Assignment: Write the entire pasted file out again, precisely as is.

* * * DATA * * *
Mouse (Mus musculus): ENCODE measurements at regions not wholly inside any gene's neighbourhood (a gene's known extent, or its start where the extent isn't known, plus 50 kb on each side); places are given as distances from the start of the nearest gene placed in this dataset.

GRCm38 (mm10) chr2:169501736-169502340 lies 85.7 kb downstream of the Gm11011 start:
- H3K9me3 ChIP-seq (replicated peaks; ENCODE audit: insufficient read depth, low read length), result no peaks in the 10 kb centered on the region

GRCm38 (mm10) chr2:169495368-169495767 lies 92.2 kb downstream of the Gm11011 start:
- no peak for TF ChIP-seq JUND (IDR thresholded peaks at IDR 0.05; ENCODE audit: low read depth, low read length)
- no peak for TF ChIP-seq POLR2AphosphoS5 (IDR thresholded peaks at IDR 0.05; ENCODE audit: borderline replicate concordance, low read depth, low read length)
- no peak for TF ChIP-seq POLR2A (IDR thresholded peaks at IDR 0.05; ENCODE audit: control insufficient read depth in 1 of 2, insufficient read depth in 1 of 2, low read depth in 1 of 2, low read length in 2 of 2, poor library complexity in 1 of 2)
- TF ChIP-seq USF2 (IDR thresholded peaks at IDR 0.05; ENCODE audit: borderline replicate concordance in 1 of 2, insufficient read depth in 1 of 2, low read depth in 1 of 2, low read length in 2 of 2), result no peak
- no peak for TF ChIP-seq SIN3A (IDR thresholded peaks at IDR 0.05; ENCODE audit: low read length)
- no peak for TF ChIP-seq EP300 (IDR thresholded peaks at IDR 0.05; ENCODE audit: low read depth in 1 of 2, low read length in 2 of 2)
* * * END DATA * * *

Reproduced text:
Mouse (Mus musculus): ENCODE measurements at regions not wholly inside any gene's neighbourhood (a gene's known extent, or its start where the extent isn't known, plus 50 kb on each side); places are given as distances from the start of the nearest gene placed in this dataset.

GRCm38 (mm10) chr2:169501736-169502340 lies 85.7 kb downstream of the Gm11011 start:
- H3K9me3 ChIP-seq (replicated peaks; ENCODE audit: insufficient read depth, low read length), result no peaks in the 10 kb centered on the region

GRCm38 (mm10) chr2:169495368-169495767 lies 92.2 kb downstream of the Gm11011 start:
- no peak for TF ChIP-seq JUND (IDR thresholded peaks at IDR 0.05; ENCODE audit: low read depth, low read length)
- no peak for TF ChIP-seq POLR2AphosphoS5 (IDR thresholded peaks at IDR 0.05; ENCODE audit: borderline replicate concordance, low read depth, low read length)
- no peak for TF ChIP-seq POLR2A (IDR thresholded peaks at IDR 0.05; ENCODE audit: control insufficient read depth in 1 of 2, insufficient read depth in 1 of 2, low read depth in 1 of 2, low read length in 2 of 2, poor library complexity in 1 of 2)
- TF ChIP-seq USF2 (IDR thresholded peaks at IDR 0.05; ENCODE audit: borderline replicate concordance in 1 of 2, insufficient read depth in 1 of 2, low read depth in 1 of 2, low read length in 2 of 2), result no peak
- no peak for TF ChIP-seq SIN3A (IDR thresholded peaks at IDR 0.05; ENCODE audit: low read length)
- no peak for TF ChIP-seq EP300 (IDR thresholded peaks at IDR 0.05; ENCODE audit: low read depth in 1 of 2, low read length in 2 of 2)